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Alternate-Reality Intrigue is the Key to The Hacker's Charm

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Partly for nostalgia, but definitely on its own merits,The Hacker is my favorite mobile game, so far, of 2012. The first rejected password on that green monochrome screen took me back more than 25 years to Activision's Hacker on the Commodore 64, a game that had no real instruction manual, just that opening screen. LOGON.

The Hacker (99 cents, all iOS platforms) doesn't exactly dump you into the deep end, unprepared, like its spiritual ancestor. Instructions come in the form of communications from colleagues within your hacker collective. The game unfolds into a series of allegorical puzzles for breaking into a network and uncovering the secret of the sinister company that made the "GliderOS." In sum, "The Hacker" is a superbly done alternate reality game for such a small platform.

Once you break into the network you're given a series of puzzles to unlock the next communique from your hacker comrades and resolve the next break-in at one of eight global server locations. The email decryption is a pattern-guessing game; the hacking job involves completing a series of three puzzles. One is like the children's card game "Memory." Another is a movement puzzle where you have to manipulate bug-like icons onto corresponding symbols—every move you make with one icon moves another, unless it's running into a wall. The third is a circuit path puzzle where you create a way toward the objective for your piece of data while avoiding or blocking the network defenses.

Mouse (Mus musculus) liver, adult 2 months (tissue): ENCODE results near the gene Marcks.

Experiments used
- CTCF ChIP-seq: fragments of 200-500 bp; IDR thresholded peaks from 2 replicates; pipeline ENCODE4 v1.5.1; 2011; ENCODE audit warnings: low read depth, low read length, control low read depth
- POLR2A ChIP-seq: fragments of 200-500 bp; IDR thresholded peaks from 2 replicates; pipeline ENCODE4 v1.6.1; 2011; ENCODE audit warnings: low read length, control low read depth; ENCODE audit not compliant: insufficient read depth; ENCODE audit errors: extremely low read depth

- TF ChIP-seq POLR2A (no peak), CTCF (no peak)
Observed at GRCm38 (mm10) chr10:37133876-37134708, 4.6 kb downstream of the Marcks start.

All of these games deliver an experience points bonus that can be used to bypass difficult puzzles or, ultimately, unlock minigames that were, in The Hacker's fiction, the games you went looking for when you stumbled into this network and the global conspiracy involving it.

There are many excellent puzzle anthologies available for the iOS platform (I'm thinking of Cross Fingers by Mobigame, and The Heist, which also had an alternate reality payoff). But The Hacker excels by sewing the challenges together with its conspiratorial backstory. Finishing a puzzle is its own reward, but knowing that will unlock more of the story, in such an organic way, motivated me to get through some tough challenges. At 99 cents, it's a great value in the puzzle genre.


The Hacker [iTunes]